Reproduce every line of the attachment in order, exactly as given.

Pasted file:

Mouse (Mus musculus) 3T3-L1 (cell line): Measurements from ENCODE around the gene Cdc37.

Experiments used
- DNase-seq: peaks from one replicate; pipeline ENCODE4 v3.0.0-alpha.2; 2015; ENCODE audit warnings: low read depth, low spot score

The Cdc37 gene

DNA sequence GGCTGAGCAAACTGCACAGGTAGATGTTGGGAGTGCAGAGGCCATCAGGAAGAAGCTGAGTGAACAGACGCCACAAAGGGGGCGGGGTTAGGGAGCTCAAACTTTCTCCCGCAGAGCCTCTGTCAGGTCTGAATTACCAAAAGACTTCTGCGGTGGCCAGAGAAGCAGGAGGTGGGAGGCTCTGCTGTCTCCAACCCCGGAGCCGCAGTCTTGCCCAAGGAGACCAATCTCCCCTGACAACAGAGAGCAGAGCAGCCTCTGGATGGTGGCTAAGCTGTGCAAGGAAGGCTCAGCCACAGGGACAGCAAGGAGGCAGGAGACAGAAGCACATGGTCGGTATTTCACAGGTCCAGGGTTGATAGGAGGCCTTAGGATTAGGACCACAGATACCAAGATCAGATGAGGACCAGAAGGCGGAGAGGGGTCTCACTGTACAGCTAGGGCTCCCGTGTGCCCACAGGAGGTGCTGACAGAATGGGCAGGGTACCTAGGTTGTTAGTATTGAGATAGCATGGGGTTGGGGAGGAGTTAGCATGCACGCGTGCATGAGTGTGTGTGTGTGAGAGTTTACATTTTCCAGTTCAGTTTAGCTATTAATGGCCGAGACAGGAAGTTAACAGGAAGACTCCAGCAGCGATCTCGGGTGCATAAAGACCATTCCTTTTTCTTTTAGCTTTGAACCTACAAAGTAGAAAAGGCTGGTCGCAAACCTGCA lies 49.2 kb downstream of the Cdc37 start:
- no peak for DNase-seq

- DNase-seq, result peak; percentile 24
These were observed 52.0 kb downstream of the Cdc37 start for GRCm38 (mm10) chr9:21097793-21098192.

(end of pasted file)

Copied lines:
Mouse (Mus musculus) 3T3-L1 (cell line): Measurements from ENCODE around the gene Cdc37.

Experiments used
- DNase-seq: peaks from one replicate; pipeline ENCODE4 v3.0.0-alpha.2; 2015; ENCODE audit warnings: low read depth, low spot score

The Cdc37 gene

DNA sequence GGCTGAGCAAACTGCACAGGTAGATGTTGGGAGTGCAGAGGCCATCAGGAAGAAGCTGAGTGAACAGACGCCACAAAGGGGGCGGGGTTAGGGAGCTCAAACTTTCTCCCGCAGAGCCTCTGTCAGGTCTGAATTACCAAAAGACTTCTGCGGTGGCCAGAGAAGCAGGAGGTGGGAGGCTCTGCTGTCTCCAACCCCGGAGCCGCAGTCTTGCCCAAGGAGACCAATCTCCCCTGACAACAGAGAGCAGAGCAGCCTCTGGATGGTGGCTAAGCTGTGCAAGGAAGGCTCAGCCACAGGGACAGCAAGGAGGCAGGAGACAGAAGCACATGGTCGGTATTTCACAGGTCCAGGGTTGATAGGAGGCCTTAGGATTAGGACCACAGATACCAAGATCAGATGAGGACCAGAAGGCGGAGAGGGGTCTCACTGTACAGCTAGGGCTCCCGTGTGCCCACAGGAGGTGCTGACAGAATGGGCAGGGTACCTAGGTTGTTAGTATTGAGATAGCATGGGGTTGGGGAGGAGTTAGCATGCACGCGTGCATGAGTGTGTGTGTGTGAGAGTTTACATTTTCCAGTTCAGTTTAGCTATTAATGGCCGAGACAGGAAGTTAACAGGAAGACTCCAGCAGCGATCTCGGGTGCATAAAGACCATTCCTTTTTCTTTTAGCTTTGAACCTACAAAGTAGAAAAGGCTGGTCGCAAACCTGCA lies 49.2 kb downstream of the Cdc37 start:
- no peak for DNase-seq

- DNase-seq, result peak; percentile 24
These were observed 52.0 kb downstream of the Cdc37 start for GRCm38 (mm10) chr9:21097793-21098192.